Bonin says teams from St. Joseph Center will reach out to the approximately 200 people who live in encampments.
"It's a housing, not handcuffs approach," Bonin says about his plan. "What we're trying to do is offer permanent housing services and interim shelter to everyone who is currently living on the boardwalk."
"We are launching a major effort to address the homelessness crisis at Venice Beach, prioritize the urgent safety needs of the housed and the unhoused, and fully reopen the park and beach for general public use. How? We're offering housing, not handcuffs," Bonin said in a statement.
We're launching a major effort to confront the homelessness crisis at Venice Beach, address the safety needs of the housed and the unhoused, and fully reopen the park & beach for general public use. How? We’re offering housing, not handcuffs. Read more: https://t.co/psJFj4KWU9 pic.twitter.com/Fy0GEQDSTz— Mike Bonin (@mikebonin) June 22, 2021
The process to offer shelter to the boardwalk's unhoused residents will take about six weeks, and each week the outreach teams will focus on a different section of Ocean Front Walk, according to Bonin. During outreach for a particular zone, the unhoused residents will be given a choice of either accepting housing or moving out of that zone.
Over the six-week period, as people are given housing and leave the encampments, the Bureau of Sanitation will clean the area. Bonin said in his email to constituents that his office -- with assistance from Mayor Eric Garcetti, Councilman Mark Ridley-Thomas and county Supervisor Sheila Kuehl -- identified permanent housing options including Project Homekey, shared housing and permanent housing vouchers.
He added that it may take time to place the unhoused Venice residents into the permanent housing options, particularly through the voucher program, as the city must identify willing landlords and available units. In theinterim, temporary housing will be given, including up to six months of motel placements, which is the most commonly requested form of temporary housing, Bonin said.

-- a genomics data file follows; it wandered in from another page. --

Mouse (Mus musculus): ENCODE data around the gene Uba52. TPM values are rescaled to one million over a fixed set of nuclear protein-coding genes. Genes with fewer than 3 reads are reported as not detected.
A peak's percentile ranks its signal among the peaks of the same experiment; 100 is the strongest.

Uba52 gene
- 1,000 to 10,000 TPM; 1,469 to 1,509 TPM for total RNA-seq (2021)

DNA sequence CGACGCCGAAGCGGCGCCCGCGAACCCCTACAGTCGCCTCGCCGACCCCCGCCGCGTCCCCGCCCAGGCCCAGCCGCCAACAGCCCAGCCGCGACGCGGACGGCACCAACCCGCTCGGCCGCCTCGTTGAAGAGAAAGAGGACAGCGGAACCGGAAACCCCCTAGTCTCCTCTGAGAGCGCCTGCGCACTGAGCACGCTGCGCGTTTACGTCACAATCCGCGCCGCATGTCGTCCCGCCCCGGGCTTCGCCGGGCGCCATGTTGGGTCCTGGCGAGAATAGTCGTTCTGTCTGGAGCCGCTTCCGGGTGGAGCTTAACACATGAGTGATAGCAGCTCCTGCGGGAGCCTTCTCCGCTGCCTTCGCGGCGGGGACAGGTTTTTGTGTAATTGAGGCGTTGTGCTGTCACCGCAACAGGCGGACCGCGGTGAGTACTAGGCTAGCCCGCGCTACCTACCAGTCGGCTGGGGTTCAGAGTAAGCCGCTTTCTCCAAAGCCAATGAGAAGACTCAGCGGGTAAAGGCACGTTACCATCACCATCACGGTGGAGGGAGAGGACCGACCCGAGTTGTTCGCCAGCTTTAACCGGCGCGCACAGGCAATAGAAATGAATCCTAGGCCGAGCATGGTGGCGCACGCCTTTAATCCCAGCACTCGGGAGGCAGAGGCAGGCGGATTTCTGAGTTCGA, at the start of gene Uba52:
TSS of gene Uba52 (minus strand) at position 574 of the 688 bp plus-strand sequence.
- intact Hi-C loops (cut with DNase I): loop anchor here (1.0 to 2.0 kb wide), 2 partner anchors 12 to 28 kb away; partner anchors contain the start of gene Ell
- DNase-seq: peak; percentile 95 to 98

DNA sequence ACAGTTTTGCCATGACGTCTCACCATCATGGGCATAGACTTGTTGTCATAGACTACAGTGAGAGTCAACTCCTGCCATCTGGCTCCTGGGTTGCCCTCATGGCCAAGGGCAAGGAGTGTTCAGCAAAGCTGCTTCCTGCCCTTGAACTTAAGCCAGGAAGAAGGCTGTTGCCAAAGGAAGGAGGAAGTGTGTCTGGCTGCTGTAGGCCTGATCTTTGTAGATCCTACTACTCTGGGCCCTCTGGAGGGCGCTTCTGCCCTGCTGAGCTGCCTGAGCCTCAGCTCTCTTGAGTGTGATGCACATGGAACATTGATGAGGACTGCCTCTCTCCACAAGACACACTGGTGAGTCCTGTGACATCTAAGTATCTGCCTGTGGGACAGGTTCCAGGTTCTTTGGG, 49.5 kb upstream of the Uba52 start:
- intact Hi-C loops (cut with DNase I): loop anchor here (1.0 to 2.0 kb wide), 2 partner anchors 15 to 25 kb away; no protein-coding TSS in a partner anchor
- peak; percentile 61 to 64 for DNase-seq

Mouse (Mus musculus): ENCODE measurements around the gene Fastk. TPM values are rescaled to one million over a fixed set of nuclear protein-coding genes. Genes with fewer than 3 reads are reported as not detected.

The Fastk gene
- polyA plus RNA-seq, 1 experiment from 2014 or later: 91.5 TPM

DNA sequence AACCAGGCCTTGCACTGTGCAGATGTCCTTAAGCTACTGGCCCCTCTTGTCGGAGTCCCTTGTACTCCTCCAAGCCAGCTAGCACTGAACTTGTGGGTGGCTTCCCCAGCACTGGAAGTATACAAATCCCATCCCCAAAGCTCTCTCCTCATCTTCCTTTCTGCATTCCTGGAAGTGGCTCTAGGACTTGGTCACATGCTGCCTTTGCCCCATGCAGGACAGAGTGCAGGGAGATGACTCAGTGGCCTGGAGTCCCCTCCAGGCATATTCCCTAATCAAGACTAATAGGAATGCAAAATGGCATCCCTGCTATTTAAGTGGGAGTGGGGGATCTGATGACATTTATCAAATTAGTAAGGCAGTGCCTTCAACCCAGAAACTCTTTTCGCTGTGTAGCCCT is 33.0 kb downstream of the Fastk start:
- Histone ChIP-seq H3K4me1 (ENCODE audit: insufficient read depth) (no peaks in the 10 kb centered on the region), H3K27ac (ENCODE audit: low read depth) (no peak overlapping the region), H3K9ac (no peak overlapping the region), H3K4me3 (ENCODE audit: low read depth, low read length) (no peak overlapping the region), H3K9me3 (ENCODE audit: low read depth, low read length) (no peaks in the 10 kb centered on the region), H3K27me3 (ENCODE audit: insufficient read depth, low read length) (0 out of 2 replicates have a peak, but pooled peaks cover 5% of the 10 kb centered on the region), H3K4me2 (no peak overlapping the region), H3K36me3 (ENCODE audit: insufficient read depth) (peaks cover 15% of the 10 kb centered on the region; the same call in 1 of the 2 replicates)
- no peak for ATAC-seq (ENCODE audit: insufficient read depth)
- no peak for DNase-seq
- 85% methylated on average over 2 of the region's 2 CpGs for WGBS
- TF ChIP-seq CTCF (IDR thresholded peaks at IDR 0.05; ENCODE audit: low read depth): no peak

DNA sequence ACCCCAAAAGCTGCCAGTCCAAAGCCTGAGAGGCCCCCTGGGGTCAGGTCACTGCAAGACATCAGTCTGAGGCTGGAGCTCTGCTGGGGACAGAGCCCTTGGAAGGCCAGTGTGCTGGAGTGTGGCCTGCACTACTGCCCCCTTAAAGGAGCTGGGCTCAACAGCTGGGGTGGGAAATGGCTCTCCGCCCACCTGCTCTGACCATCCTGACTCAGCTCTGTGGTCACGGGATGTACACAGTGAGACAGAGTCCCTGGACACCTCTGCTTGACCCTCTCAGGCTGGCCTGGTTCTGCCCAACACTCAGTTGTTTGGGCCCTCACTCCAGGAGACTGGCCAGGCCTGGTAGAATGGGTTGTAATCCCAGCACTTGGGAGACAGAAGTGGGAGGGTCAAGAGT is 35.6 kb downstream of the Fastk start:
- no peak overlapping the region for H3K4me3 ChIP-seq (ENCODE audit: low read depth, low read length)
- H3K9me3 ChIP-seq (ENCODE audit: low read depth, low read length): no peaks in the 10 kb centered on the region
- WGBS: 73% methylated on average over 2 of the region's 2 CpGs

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"The 'Venice Beach Encampments to Homes' program will not be led by law enforcement, nor driven by threats of arrest or incarceration," Bonin's statement said. "We will offer what works: housing, with counseling, or mental health services, substance abuse recovery services, and anything else needed to successfully transition people into housing."
The homeless crisis in Venice has sparked heated debate between politicians with ideas, residents fed up with encampments, to the homeless, who have nowhere else to go.
Some residents say Bonin's plan is too little, too late.
"The fact that Mike Bonin today is saying he's going to do something, he hasn't even spoken to us in two-and-a-half years," says Heidi Roberts, who is one of the organizers of the Recall Bonin campaign.
She says the area is dangerous. Surveillance cameras Monday caught someone trying to break into her home.
"It's every single day. Two weeks ago I was standing in my garage and a woman was practicing throwing her knife - a knife down this alley," Roberts says.
This comes after L.A. County Sheriff Alex Villanueva sent deputies to Venice in an effort to clear the encampments.
"I feel like he's being shamed into this, he's being pressured into this," says Roberts. "The sheriff was down here taking action, and I think they were humiliated."
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"A lot of the folks who are talking about a recall, or who are opposing this or criticizing it is too late are the very same people who have consistently over the years opposed, sued to stop, appealed to slow down or objected to every solution to homelessness in Venice," Bonin says.
A big question is how much will this cost and how will the city pay for it? Funding for the program will be considered by the city council Wednesday.
City News Service contributed to this report.